This, I will be the first to admit, is a favorite fulmination of mine, and touches on my fascination with uncertainty and how we deal with it. But what does it have to do with sand? Well, first of all, in my last post, I commented that watching sand fall through an hourglass is not only a therapeutic activity, but a lesson in fundamental physics; a pile of sand seems like one of the simplest things – grains fall, the pile grows, the sides slip and avalanche. But predicting the avalanches is impossible. So, if this is too much for us, why do we cling to the belief that we can predict the dynamics of the world’s stockmarkets, the price of oil, or the sales of anniversary Barbie dolls.
Perhaps we might as well resort to the age-old methods of divination in the sand. Geomancy, the art of divination, is a word that derives from the translation of the Arabic term ilm al-raml, the science of the sand. In a wide variety of cultures, sand has been a medium for telling the future. A shallow bowl of sand can be used, the surface smoothed; the person whose fortune is to be told makes shapes and patterns in the sand, the expert interpretation of which defines his or her future. Alternatively, the edge of the bowl can be tapped with a stick and the resulting patterns—vibrated granular materials again—can be interpreted.
In original Arabic geomancy, the diviner used and developed dots drawn in the sand on a board—or simply in the desert—by the person seeking advice. A twelfth-century automated interpreter, a beautifully ornate brass mechanical “calculator” from Damascus, was created to facilitate interpretation of the patterns. The Arabs brought the art of geomancy to Africa, and the tradition continues. Today, complex patterns of lines and dots in the sand are used to answer questions and divine the future. In the Dogon culture of Mali, the priest sets out an elaborate pattern of drawings, lines, and piles of sand, and invokes the sacred fox to visit during the night. If the fox obliges, the pattern of its tracks around the priest’s arrangement is interpreted.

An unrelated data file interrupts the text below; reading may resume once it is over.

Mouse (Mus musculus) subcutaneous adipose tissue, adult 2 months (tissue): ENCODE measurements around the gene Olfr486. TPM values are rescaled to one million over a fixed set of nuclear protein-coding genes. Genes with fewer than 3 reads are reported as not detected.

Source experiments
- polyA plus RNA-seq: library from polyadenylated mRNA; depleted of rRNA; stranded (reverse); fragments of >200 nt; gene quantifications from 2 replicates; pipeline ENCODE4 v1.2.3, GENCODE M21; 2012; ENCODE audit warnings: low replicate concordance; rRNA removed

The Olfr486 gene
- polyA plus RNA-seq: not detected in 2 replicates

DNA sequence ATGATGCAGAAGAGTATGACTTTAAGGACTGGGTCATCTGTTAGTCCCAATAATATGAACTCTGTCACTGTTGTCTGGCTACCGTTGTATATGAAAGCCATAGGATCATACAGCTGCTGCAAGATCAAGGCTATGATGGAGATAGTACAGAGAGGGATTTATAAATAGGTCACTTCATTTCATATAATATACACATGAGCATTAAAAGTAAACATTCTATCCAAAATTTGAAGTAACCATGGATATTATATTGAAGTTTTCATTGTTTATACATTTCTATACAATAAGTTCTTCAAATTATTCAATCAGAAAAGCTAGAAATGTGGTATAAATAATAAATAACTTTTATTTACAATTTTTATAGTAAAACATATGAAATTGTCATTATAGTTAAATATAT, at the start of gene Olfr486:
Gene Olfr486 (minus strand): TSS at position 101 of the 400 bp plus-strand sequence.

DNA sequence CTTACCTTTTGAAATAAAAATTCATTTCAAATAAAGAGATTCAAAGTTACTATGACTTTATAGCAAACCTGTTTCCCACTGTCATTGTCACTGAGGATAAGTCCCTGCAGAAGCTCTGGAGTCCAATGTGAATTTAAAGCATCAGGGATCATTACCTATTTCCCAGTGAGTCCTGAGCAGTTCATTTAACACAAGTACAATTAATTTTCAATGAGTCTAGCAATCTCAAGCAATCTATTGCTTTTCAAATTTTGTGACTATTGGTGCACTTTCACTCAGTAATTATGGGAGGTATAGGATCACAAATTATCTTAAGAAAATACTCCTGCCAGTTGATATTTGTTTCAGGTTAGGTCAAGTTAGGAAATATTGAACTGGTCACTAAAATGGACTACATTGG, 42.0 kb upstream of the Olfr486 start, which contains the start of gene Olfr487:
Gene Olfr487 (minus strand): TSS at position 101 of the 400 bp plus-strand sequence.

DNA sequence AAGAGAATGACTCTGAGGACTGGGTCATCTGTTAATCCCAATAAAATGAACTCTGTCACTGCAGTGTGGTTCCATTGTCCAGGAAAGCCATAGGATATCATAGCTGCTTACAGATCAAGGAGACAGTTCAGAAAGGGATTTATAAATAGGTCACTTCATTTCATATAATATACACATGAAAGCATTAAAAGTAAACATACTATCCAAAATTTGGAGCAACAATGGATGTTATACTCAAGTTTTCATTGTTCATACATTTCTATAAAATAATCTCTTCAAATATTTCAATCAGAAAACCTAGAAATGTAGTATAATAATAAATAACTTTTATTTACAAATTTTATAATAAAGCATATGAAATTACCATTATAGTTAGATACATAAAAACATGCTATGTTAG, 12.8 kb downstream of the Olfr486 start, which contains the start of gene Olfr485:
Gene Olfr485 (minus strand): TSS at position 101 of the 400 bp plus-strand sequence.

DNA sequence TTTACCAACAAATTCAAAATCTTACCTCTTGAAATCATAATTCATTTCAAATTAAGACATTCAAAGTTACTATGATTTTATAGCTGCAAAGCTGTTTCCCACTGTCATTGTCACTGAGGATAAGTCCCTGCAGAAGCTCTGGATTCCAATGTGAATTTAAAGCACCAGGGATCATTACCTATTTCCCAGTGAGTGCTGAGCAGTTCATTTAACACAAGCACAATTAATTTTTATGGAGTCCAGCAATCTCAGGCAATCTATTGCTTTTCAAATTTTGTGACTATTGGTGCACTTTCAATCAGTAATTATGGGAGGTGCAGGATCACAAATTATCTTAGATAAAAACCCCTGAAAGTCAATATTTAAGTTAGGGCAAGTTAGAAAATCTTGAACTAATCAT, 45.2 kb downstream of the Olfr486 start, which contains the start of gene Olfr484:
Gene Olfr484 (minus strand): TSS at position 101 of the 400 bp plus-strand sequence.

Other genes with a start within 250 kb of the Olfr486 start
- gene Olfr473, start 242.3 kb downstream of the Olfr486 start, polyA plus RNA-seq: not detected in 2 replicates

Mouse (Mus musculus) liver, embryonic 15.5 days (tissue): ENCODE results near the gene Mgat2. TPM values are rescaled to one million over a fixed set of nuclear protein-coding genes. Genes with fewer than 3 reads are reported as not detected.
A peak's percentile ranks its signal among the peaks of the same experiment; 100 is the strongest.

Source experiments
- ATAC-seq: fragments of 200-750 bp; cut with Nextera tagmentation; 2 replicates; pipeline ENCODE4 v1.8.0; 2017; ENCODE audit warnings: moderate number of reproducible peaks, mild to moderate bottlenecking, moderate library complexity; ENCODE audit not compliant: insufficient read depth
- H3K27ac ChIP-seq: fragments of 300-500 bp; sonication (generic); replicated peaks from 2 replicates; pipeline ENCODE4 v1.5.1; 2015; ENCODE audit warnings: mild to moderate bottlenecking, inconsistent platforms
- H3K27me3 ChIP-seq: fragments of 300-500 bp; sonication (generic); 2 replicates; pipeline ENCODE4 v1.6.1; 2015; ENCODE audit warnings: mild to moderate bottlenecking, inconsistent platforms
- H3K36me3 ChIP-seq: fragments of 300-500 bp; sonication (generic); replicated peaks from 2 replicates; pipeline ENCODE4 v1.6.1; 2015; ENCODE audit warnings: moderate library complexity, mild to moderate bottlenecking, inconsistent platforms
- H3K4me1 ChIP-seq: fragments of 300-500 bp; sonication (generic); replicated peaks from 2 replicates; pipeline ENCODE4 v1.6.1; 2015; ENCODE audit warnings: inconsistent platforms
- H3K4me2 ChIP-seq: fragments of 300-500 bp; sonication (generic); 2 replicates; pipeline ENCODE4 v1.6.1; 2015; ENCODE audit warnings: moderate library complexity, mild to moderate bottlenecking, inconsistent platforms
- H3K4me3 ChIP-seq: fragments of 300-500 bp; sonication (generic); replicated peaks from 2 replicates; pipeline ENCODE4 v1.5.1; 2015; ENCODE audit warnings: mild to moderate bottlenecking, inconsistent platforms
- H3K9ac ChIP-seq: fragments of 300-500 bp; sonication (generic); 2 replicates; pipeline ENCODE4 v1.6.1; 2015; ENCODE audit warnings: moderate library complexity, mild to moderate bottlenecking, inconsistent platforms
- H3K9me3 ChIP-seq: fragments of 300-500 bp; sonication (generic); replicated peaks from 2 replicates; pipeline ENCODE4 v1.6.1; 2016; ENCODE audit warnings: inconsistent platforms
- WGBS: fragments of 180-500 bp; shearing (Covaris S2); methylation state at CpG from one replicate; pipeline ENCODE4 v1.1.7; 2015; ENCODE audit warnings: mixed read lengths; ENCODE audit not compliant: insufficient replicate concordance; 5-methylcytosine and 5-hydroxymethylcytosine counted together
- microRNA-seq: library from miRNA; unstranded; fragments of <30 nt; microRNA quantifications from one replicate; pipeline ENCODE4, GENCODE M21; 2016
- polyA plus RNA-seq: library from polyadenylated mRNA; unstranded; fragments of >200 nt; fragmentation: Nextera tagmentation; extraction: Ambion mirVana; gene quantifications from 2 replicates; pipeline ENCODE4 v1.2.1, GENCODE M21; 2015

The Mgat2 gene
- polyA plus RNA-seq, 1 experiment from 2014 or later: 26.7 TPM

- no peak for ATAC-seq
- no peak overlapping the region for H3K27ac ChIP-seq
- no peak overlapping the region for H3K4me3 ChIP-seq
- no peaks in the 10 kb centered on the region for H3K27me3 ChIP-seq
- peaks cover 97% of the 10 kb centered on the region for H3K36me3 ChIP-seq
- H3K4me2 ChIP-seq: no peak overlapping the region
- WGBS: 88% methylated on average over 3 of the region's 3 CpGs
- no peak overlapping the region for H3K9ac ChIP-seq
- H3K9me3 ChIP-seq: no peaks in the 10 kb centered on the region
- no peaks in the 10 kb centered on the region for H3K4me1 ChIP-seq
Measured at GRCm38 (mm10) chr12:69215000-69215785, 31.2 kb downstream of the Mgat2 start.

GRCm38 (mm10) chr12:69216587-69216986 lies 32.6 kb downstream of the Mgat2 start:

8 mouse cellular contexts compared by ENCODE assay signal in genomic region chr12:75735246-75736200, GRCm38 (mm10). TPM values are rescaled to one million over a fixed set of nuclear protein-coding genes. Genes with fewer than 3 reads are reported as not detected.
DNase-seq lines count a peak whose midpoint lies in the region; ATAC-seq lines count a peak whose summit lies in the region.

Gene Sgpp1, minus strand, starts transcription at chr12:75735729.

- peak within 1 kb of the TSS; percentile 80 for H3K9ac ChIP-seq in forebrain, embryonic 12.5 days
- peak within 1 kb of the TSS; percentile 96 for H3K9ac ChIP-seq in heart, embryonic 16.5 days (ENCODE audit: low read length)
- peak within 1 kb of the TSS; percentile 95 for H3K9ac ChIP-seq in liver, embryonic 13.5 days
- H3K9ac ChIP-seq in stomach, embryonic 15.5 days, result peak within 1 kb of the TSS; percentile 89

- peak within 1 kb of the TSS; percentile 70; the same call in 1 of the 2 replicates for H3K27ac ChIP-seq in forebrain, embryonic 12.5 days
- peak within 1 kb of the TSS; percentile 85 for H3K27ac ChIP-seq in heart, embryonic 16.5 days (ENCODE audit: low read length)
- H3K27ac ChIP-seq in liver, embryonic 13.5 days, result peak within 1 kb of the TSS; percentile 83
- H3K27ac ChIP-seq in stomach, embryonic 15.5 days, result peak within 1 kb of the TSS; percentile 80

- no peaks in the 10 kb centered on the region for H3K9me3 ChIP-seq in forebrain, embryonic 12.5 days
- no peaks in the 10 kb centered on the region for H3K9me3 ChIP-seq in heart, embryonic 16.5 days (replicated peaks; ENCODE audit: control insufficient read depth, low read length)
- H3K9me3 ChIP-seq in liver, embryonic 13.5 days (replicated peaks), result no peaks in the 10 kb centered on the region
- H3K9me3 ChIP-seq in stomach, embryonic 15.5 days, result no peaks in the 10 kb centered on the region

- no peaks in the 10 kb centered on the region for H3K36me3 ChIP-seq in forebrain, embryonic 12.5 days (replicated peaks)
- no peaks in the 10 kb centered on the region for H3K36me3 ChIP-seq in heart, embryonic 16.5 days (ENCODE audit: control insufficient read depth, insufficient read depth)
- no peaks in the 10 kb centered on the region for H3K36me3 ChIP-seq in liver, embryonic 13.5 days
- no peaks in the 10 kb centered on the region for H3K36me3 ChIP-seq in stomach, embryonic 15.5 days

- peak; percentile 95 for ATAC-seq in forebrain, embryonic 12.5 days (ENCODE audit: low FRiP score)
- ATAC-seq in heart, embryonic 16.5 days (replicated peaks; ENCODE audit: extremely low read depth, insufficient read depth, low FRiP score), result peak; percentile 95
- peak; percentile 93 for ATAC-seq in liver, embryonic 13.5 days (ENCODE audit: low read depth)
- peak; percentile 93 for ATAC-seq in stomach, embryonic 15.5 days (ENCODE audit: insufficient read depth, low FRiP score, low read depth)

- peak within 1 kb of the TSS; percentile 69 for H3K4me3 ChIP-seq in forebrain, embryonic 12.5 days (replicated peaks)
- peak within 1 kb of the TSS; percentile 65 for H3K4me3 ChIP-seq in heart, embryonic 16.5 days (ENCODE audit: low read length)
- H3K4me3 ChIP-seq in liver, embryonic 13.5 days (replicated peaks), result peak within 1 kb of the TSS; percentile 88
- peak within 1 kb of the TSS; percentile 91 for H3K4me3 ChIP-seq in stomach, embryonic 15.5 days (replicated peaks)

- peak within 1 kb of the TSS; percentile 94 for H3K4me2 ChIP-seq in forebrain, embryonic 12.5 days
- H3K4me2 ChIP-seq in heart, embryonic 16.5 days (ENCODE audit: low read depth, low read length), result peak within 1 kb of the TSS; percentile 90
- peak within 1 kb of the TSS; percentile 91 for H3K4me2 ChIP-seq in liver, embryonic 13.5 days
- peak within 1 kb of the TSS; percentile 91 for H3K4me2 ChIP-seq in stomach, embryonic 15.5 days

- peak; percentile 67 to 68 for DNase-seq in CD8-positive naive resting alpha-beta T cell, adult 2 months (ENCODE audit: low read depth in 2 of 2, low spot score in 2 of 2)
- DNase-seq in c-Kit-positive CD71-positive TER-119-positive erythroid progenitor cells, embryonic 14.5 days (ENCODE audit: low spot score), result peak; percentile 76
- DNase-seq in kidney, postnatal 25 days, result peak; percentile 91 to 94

In certain forms of Taoism, divination is accomplished by using sand as the medium in which spirits and deities write. Fine white sand in a large sand tray is smoothed and preparatory rituals are completed. The expert medium enters into a trance, takes a stick, and begins the incantation to seek assistance. If the incantation is successful, the thoughts of the spirit are transferred through the medium and the stick into sand writing. The words and symbols are continually recorded and the sand resmoothed so as not to interrupt the procedure. Should this be a technique for investment analysts?
And then there are the lines in the sand (was the original one drawn at the Alamo?). Just google the phrase in the news, and you will find that all the players, from the financial authorities to the auto makers, via our respective (and, of course, respected) elected representatives, are emphatically drawing lines in the sand. What they must not do, of course, is stick their heads in the stuff (which, by the way, ostriches do not do).